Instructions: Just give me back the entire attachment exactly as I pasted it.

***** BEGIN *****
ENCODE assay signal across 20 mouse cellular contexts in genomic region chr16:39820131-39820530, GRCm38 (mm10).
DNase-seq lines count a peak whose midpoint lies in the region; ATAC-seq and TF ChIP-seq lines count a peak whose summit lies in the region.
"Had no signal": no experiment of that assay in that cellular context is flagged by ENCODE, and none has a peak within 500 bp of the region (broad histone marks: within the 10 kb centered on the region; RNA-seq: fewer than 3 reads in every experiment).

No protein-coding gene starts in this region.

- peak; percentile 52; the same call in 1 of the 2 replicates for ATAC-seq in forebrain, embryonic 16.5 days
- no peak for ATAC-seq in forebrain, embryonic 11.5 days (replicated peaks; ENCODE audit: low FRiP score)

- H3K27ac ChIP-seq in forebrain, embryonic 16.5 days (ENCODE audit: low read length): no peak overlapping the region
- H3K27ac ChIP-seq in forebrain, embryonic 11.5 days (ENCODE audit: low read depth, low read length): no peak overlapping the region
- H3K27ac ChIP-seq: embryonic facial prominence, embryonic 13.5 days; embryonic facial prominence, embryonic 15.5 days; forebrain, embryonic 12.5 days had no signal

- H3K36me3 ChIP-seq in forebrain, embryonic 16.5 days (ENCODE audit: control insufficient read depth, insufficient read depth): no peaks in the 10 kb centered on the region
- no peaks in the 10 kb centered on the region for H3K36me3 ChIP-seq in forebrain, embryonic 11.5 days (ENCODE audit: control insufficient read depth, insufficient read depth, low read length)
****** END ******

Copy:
ENCODE assay signal across 20 mouse cellular contexts in genomic region chr16:39820131-39820530, GRCm38 (mm10).
DNase-seq lines count a peak whose midpoint lies in the region; ATAC-seq and TF ChIP-seq lines count a peak whose summit lies in the region.
"Had no signal": no experiment of that assay in that cellular context is flagged by ENCODE, and none has a peak within 500 bp of the region (broad histone marks: within the 10 kb centered on the region; RNA-seq: fewer than 3 reads in every experiment).

No protein-coding gene starts in this region.

- peak; percentile 52; the same call in 1 of the 2 replicates for ATAC-seq in forebrain, embryonic 16.5 days
- no peak for ATAC-seq in forebrain, embryonic 11.5 days (replicated peaks; ENCODE audit: low FRiP score)

- H3K27ac ChIP-seq in forebrain, embryonic 16.5 days (ENCODE audit: low read length): no peak overlapping the region
- H3K27ac ChIP-seq in forebrain, embryonic 11.5 days (ENCODE audit: low read depth, low read length): no peak overlapping the region
- H3K27ac ChIP-seq: embryonic facial prominence, embryonic 13.5 days; embryonic facial prominence, embryonic 15.5 days; forebrain, embryonic 12.5 days had no signal

- H3K36me3 ChIP-seq in forebrain, embryonic 16.5 days (ENCODE audit: control insufficient read depth, insufficient read depth): no peaks in the 10 kb centered on the region
- no peaks in the 10 kb centered on the region for H3K36me3 ChIP-seq in forebrain, embryonic 11.5 days (ENCODE audit: control insufficient read depth, insufficient read depth, low read length)